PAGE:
Problem on deadweight loss

Assume that the domestic demand for television sets is explained by Q = 40,000 − 180P and that the supply is provided by Q = 20P. When televisions can be freely imported at a price of $160, then how many televisions would be generated in the domestic market? By how much domestic producer excess and deadweight losses modify when the government establishes a $20 tariff per television set? What when the tariff was $70?




Whenever televisions can be freely imported at a price of PW = $160, the domestic producers will generate 20(160) = 3200 television sets. The Domestic demand is 40,000 – 180*160 = 11,200 units.


Whenever the import duty of $20 is mentioned, the efficient price of importing televisions is $180. At such price, domestic firms will supply 20(180) = 3600 televisions, and demand will be 40,000 – 180(180) = 7600. The domestic producer surplus will raise by region C = (180 – 160)(3200) + 0.5(180 – 160)(3600 – 3200) = 68,000. The tariff makes a deadweight equivalent to region F + K = 0.5(180 – 160)(3600 – 3200) + 0.5(180 – 160)(11,200 – 7600) = 40,000.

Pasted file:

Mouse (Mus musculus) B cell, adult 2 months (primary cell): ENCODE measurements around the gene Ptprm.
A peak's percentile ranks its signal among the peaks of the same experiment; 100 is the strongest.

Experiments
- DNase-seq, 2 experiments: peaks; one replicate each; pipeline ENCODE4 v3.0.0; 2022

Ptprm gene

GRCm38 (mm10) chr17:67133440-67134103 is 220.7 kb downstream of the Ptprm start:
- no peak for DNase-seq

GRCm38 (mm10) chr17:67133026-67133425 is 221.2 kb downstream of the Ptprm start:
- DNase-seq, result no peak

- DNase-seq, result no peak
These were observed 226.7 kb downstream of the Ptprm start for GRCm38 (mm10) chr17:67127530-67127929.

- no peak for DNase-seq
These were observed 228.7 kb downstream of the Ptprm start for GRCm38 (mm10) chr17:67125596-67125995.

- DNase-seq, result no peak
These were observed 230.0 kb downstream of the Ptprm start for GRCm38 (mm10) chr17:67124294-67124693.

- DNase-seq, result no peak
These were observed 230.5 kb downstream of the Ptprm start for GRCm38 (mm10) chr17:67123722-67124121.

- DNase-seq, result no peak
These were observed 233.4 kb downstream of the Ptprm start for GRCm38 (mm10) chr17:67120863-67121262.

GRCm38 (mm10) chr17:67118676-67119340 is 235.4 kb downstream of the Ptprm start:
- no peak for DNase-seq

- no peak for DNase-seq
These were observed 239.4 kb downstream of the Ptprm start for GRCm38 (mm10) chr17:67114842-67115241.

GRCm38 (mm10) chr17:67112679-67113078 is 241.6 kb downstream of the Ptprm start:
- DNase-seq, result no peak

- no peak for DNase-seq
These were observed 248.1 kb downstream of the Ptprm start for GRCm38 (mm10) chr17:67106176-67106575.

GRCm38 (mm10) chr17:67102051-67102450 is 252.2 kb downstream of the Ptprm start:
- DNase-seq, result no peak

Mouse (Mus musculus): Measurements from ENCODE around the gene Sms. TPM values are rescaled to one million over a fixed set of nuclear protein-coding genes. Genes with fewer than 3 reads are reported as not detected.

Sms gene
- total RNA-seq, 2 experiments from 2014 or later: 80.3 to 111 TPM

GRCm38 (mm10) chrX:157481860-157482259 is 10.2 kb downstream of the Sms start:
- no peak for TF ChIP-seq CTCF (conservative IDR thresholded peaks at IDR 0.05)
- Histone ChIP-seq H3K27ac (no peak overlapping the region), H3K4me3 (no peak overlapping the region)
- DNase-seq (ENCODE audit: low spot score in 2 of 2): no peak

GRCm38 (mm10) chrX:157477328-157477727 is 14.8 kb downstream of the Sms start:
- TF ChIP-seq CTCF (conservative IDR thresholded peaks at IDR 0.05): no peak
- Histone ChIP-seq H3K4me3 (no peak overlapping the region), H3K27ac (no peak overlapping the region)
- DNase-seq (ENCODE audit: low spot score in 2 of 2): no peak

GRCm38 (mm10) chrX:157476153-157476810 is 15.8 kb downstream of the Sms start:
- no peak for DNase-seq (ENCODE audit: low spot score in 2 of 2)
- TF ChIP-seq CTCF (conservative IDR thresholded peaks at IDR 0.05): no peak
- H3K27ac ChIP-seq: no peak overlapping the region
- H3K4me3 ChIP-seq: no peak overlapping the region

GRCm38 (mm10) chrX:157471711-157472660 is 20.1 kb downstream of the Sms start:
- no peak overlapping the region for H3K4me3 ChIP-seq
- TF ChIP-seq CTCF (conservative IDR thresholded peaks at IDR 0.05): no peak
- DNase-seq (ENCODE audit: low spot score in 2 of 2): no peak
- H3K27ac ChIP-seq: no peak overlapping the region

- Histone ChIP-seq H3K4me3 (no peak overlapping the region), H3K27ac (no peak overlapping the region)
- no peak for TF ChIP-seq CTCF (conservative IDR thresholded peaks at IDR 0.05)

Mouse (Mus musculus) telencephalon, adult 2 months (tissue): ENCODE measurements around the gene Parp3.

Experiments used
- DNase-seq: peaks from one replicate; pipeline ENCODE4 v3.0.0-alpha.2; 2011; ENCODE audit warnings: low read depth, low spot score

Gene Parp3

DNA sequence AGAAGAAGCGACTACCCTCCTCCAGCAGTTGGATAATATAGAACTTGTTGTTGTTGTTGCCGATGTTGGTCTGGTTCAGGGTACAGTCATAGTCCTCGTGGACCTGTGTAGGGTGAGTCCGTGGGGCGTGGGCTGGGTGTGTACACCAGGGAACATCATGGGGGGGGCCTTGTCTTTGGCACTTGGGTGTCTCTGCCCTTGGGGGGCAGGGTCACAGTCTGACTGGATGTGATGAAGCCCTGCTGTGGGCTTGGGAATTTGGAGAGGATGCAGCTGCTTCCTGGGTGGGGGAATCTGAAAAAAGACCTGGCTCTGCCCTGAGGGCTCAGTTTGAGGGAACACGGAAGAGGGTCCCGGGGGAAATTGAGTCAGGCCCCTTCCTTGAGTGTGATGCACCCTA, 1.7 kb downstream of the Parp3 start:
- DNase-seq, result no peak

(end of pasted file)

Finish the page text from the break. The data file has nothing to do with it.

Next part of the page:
The import duty of $70 increases the efficient import price to $230. You can observe from the graph that this is above the equilibrium price of $200 which would prevail in the domestic market devoid of any foreign trade.  Therefore, imposing such a big import duty is equivalent to banning trade in this industry together. The latest price will be $200 and the quantity demanded 4000. Associative to the free trade equilibrium, producer excess would now raise by area B + C = 0.5(200)(4000) – 0.5(160)(3200) = 144,000. The $70 import tariff makes a deadweight loss equivalent to region F + G + J + K = 0.5(200 – 160)(11,200 – 3200) = 160,000.

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